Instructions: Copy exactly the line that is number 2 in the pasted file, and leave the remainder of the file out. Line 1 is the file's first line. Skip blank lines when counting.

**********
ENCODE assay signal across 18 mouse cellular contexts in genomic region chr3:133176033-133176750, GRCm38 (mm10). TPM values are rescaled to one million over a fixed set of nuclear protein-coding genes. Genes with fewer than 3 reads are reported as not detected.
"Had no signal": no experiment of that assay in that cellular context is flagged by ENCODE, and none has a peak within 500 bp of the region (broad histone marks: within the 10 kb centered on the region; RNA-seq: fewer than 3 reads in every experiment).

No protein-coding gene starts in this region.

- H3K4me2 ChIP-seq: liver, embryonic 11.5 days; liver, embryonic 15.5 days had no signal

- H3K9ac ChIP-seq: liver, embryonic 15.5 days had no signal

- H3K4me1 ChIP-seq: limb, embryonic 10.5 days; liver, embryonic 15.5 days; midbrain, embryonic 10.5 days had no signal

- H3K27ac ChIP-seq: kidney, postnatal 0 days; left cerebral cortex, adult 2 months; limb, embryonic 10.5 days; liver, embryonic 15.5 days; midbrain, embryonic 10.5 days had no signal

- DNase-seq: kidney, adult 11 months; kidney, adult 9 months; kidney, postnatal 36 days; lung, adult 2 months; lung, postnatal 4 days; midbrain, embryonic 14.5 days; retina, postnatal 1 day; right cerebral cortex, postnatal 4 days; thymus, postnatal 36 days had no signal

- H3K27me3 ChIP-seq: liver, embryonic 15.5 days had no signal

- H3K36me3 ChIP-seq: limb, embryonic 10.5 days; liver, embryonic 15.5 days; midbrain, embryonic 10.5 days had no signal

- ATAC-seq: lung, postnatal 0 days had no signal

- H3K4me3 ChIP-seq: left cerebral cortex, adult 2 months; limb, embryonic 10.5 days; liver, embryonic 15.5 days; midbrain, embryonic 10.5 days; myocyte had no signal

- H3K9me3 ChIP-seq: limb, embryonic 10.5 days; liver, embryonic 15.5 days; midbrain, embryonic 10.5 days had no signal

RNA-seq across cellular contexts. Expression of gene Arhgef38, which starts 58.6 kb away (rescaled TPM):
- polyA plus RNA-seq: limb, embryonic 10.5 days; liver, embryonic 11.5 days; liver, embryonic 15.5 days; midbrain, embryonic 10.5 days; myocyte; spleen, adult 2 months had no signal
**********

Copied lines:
"Had no signal": no experiment of that assay in that cellular context is flagged by ENCODE, and none has a peak within 500 bp of the region (broad histone marks: within the 10 kb centered on the region; RNA-seq: fewer than 3 reads in every experiment).